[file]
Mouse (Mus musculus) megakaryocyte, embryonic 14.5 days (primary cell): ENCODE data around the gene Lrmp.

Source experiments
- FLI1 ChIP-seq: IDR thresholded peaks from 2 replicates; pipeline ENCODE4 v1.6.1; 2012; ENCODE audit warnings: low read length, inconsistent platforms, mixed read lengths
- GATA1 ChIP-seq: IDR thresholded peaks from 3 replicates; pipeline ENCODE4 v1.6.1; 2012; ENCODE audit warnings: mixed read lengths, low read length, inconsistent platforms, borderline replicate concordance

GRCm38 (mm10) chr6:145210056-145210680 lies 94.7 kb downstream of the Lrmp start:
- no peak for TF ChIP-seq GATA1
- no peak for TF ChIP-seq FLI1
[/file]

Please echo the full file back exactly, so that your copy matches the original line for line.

Mouse (Mus musculus) megakaryocyte, embryonic 14.5 days (primary cell): ENCODE data around the gene Lrmp.

Source experiments
- FLI1 ChIP-seq: IDR thresholded peaks from 2 replicates; pipeline ENCODE4 v1.6.1; 2012; ENCODE audit warnings: low read length, inconsistent platforms, mixed read lengths
- GATA1 ChIP-seq: IDR thresholded peaks from 3 replicates; pipeline ENCODE4 v1.6.1; 2012; ENCODE audit warnings: mixed read lengths, low read length, inconsistent platforms, borderline replicate concordance

GRCm38 (mm10) chr6:145210056-145210680 lies 94.7 kb downstream of the Lrmp start:
- no peak for TF ChIP-seq GATA1
- no peak for TF ChIP-seq FLI1